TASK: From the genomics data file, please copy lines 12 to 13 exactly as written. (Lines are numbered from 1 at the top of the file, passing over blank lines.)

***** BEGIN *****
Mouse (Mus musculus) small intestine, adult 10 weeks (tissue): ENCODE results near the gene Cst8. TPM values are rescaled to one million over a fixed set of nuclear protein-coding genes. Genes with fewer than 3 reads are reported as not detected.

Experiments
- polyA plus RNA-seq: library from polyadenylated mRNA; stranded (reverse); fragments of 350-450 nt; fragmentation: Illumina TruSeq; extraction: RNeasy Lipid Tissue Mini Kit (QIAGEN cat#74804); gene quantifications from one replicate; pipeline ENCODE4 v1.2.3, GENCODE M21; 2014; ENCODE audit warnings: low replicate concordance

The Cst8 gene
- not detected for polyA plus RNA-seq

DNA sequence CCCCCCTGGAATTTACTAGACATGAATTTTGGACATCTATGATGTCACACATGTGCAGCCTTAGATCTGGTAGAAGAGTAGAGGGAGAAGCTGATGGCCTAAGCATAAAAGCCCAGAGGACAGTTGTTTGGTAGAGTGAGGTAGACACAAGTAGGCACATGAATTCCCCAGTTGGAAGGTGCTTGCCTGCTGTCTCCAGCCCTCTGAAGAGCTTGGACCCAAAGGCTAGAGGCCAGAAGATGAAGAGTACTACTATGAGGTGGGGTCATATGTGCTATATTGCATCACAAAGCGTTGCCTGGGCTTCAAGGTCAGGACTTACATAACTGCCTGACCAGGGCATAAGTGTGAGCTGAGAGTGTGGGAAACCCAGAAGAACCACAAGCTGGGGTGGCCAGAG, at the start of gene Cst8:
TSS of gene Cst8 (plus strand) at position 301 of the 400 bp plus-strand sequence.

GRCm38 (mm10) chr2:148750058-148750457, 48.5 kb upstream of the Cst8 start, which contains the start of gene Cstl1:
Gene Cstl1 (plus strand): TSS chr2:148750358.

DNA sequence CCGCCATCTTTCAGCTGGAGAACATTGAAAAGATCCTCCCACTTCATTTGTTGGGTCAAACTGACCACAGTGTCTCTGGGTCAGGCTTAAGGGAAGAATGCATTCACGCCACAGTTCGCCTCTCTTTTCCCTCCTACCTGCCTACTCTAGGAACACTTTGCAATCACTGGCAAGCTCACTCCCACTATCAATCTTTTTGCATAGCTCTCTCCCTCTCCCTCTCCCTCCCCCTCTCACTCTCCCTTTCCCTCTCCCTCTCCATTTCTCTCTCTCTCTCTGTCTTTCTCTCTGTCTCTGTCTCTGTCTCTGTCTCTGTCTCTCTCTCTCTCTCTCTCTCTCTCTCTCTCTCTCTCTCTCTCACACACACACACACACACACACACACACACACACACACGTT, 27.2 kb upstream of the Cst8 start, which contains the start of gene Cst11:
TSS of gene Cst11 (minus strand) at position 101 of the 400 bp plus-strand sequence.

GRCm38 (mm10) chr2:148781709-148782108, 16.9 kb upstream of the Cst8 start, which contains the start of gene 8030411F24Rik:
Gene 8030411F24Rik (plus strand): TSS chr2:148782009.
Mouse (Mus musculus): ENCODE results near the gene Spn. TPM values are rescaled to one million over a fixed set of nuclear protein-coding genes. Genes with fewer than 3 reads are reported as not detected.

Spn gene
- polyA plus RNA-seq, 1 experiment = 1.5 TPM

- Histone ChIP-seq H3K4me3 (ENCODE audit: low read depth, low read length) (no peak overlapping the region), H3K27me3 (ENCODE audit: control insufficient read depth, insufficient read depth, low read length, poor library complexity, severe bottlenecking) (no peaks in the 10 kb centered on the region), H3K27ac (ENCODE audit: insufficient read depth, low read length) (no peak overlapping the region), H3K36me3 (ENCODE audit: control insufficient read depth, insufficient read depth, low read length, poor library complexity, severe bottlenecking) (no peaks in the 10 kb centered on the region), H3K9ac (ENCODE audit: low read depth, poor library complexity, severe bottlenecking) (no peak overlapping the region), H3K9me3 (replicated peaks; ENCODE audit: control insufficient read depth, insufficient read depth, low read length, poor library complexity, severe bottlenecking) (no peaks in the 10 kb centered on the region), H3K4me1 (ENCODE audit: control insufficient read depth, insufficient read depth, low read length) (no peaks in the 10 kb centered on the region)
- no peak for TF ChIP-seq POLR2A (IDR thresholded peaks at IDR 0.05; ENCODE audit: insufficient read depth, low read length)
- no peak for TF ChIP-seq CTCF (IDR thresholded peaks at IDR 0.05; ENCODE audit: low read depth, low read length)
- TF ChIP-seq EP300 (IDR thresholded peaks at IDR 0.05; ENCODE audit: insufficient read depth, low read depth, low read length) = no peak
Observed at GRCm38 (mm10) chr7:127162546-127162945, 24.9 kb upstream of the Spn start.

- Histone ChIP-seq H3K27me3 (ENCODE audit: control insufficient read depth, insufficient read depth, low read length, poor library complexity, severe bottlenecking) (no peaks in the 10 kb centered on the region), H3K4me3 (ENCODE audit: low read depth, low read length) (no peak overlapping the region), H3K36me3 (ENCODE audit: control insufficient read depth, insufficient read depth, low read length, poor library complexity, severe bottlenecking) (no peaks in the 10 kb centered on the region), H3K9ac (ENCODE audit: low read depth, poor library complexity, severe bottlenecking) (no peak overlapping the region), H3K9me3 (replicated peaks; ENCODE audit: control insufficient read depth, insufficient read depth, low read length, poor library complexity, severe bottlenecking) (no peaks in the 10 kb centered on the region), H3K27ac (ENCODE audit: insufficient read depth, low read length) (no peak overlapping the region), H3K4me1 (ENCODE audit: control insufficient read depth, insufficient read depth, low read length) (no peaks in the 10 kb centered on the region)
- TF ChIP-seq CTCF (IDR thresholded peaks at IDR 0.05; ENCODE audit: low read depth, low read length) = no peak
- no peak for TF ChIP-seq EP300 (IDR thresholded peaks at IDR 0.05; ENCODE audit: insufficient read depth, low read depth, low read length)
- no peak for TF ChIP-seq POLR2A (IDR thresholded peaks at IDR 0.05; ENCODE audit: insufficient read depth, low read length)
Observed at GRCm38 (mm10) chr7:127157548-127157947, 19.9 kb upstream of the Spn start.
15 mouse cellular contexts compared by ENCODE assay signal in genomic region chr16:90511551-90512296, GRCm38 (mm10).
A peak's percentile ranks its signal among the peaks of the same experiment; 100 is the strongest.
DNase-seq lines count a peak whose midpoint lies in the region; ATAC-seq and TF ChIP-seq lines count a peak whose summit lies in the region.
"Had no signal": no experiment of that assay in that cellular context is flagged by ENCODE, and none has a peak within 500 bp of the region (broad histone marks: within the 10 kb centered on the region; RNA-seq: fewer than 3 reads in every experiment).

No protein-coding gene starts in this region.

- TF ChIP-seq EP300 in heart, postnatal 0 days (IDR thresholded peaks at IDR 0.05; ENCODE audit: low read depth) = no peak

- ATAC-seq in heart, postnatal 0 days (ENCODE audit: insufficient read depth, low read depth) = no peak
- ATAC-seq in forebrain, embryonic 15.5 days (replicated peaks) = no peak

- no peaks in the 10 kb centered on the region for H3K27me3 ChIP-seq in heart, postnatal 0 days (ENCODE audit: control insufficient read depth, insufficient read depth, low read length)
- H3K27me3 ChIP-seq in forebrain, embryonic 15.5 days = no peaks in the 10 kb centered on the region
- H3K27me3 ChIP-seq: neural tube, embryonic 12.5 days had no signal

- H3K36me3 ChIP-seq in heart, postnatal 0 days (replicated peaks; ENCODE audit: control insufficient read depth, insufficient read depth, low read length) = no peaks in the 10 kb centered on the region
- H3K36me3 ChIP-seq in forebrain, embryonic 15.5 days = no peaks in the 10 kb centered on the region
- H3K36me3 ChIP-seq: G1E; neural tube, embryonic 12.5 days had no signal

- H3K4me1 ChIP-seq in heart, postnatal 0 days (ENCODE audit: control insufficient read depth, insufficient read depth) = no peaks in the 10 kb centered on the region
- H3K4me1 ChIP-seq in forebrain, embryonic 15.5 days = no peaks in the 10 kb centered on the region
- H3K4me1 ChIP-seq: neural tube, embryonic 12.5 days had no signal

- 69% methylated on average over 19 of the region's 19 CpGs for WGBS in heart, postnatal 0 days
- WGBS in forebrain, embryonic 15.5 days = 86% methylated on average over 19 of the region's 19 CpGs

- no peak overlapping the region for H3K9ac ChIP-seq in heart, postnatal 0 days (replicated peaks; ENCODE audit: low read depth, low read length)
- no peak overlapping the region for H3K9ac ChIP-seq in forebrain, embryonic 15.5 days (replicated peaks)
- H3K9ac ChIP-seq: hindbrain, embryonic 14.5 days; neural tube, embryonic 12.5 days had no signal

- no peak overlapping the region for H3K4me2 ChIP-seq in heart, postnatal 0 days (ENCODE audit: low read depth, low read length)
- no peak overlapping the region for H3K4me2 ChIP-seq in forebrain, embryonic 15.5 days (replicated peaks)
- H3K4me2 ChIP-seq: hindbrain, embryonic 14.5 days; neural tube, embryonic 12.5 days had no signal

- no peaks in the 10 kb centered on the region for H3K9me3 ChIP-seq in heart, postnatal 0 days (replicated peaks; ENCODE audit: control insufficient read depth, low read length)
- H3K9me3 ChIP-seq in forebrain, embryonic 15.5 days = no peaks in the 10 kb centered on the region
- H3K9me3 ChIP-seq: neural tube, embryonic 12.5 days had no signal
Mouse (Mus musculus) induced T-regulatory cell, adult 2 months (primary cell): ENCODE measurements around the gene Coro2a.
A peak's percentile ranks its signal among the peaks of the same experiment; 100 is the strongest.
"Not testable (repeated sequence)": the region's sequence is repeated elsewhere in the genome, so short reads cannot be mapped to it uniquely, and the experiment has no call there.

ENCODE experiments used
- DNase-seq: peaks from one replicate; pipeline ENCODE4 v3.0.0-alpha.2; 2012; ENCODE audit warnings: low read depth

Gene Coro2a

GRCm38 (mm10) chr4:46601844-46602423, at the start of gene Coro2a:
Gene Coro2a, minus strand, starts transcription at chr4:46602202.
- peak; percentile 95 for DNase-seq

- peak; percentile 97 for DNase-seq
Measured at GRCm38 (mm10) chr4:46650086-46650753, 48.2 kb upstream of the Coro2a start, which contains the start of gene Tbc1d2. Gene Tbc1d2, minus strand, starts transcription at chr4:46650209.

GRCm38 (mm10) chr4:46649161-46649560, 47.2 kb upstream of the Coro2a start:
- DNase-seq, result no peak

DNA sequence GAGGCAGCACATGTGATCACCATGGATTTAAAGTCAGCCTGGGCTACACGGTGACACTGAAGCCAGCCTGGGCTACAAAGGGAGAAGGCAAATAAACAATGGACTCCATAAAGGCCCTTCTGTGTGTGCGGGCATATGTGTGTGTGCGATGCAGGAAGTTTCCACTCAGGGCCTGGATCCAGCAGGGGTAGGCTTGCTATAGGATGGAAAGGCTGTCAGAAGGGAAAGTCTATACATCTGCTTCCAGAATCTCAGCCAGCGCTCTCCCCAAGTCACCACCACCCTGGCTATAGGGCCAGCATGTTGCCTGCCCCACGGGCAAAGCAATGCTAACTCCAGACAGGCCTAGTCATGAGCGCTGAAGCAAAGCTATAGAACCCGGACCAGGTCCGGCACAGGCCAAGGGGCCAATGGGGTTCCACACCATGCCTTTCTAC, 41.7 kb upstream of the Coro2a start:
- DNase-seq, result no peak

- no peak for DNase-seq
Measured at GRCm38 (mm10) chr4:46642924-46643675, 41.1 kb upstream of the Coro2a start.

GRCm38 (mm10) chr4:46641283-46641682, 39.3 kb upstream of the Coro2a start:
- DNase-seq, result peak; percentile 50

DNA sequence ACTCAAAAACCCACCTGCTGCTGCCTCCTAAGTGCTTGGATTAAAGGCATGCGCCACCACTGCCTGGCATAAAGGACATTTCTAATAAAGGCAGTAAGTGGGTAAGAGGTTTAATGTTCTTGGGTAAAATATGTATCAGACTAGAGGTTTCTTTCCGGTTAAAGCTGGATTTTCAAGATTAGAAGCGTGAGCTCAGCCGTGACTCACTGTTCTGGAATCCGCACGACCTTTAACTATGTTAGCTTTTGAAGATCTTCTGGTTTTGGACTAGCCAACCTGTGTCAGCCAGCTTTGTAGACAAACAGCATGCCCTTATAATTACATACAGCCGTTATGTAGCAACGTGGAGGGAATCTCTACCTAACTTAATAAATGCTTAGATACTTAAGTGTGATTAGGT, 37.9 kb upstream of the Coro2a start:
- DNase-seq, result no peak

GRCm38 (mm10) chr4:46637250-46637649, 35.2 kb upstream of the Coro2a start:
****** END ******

GRCm38 (mm10) chr2:148781709-148782108, 16.9 kb upstream of the Cst8 start, which contains the start of gene 8030411F24Rik:
Gene 8030411F24Rik (plus strand): TSS chr2:148782009.